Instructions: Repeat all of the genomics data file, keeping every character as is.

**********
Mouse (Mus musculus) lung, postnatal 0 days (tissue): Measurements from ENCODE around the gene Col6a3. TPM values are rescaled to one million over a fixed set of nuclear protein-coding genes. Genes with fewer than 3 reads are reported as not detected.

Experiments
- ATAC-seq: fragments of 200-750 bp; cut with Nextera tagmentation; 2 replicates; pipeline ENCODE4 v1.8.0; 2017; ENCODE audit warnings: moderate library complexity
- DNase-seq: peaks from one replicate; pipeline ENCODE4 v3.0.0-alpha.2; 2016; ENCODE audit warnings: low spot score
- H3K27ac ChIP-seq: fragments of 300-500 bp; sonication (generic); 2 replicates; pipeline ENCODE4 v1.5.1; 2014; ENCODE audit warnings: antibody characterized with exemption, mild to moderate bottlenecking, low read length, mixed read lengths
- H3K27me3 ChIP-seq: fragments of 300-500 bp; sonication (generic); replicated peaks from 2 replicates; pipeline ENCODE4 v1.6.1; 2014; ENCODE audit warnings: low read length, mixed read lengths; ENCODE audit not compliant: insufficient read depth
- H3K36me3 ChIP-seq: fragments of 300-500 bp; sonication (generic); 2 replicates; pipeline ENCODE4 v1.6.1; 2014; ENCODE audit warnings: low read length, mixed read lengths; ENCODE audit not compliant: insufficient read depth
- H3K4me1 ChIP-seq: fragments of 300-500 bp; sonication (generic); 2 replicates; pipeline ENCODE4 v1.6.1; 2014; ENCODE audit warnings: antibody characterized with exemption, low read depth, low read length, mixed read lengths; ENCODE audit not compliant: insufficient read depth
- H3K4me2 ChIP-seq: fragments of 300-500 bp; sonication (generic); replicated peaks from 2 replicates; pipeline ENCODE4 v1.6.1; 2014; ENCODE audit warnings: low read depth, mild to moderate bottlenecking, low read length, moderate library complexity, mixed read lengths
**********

Mouse (Mus musculus) lung, postnatal 0 days (tissue): Measurements from ENCODE around the gene Col6a3. TPM values are rescaled to one million over a fixed set of nuclear protein-coding genes. Genes with fewer than 3 reads are reported as not detected.

Experiments
- ATAC-seq: fragments of 200-750 bp; cut with Nextera tagmentation; 2 replicates; pipeline ENCODE4 v1.8.0; 2017; ENCODE audit warnings: moderate library complexity
- DNase-seq: peaks from one replicate; pipeline ENCODE4 v3.0.0-alpha.2; 2016; ENCODE audit warnings: low spot score
- H3K27ac ChIP-seq: fragments of 300-500 bp; sonication (generic); 2 replicates; pipeline ENCODE4 v1.5.1; 2014; ENCODE audit warnings: antibody characterized with exemption, mild to moderate bottlenecking, low read length, mixed read lengths
- H3K27me3 ChIP-seq: fragments of 300-500 bp; sonication (generic); replicated peaks from 2 replicates; pipeline ENCODE4 v1.6.1; 2014; ENCODE audit warnings: low read length, mixed read lengths; ENCODE audit not compliant: insufficient read depth
- H3K36me3 ChIP-seq: fragments of 300-500 bp; sonication (generic); 2 replicates; pipeline ENCODE4 v1.6.1; 2014; ENCODE audit warnings: low read length, mixed read lengths; ENCODE audit not compliant: insufficient read depth
- H3K4me1 ChIP-seq: fragments of 300-500 bp; sonication (generic); 2 replicates; pipeline ENCODE4 v1.6.1; 2014; ENCODE audit warnings: antibody characterized with exemption, low read depth, low read length, mixed read lengths; ENCODE audit not compliant: insufficient read depth
- H3K4me2 ChIP-seq: fragments of 300-500 bp; sonication (generic); replicated peaks from 2 replicates; pipeline ENCODE4 v1.6.1; 2014; ENCODE audit warnings: low read depth, mild to moderate bottlenecking, low read length, moderate library complexity, mixed read lengths